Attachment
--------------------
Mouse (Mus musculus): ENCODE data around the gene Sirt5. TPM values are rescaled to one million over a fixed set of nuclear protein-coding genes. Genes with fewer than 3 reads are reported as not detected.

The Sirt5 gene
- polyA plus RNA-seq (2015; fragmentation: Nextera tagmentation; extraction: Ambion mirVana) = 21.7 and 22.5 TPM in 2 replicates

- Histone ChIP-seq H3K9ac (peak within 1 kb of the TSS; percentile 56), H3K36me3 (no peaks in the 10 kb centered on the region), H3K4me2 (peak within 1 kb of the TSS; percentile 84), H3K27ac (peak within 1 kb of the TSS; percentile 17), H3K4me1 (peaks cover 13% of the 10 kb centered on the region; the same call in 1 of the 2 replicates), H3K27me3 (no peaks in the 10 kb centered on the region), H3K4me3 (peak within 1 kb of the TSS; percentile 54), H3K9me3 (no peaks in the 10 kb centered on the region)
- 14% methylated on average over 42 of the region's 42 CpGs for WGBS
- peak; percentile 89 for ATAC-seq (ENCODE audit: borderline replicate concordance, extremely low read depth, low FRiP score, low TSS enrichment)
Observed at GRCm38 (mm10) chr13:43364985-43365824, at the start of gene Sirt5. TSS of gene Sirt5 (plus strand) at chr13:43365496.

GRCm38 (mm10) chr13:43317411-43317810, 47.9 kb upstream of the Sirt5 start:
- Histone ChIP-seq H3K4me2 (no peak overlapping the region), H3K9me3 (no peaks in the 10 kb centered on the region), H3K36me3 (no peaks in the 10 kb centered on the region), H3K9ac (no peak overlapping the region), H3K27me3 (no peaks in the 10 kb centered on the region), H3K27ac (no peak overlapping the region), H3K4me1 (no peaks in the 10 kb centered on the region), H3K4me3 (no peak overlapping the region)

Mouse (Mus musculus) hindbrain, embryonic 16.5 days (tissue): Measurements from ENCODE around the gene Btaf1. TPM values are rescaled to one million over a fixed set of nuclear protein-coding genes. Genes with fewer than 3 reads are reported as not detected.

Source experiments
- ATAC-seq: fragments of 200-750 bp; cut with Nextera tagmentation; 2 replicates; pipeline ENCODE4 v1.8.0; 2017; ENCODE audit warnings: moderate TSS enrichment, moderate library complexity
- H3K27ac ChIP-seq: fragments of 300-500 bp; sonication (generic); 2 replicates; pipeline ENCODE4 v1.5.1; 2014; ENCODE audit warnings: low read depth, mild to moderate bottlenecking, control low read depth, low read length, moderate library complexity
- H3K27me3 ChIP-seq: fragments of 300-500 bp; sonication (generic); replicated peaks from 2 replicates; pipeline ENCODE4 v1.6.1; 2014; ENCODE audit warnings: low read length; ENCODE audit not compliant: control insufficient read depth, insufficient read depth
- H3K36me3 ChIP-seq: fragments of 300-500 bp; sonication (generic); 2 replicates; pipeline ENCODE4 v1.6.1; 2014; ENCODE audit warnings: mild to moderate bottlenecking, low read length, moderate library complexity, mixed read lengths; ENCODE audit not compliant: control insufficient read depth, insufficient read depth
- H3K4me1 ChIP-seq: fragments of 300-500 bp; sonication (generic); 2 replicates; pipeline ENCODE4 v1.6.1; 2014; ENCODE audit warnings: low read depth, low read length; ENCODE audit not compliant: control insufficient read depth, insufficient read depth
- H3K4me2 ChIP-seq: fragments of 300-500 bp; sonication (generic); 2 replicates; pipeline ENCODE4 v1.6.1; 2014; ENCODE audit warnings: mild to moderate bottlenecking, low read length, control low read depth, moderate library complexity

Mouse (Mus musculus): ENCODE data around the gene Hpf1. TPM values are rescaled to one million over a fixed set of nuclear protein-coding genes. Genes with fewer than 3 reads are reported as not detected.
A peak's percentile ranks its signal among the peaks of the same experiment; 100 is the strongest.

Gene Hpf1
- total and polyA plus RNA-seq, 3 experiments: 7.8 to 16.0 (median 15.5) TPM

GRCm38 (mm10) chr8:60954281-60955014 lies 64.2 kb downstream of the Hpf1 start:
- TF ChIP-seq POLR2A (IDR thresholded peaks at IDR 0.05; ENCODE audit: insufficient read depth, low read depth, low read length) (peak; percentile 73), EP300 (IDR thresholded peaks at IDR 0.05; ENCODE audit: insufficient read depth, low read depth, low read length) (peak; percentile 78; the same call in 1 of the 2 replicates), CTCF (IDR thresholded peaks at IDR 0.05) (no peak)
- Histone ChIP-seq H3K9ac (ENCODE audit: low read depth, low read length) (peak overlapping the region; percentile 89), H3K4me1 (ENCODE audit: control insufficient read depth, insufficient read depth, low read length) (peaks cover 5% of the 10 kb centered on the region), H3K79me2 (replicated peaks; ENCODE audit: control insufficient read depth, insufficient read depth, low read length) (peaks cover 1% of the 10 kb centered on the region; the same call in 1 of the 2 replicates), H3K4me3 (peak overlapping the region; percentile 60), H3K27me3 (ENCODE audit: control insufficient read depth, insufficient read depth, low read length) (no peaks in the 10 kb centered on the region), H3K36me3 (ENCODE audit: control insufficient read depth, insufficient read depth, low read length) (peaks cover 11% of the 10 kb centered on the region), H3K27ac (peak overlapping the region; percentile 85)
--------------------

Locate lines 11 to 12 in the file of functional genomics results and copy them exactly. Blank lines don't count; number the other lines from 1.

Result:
Source experiments
- ATAC-seq: fragments of 200-750 bp; cut with Nextera tagmentation; 2 replicates; pipeline ENCODE4 v1.8.0; 2017; ENCODE audit warnings: moderate TSS enrichment, moderate library complexity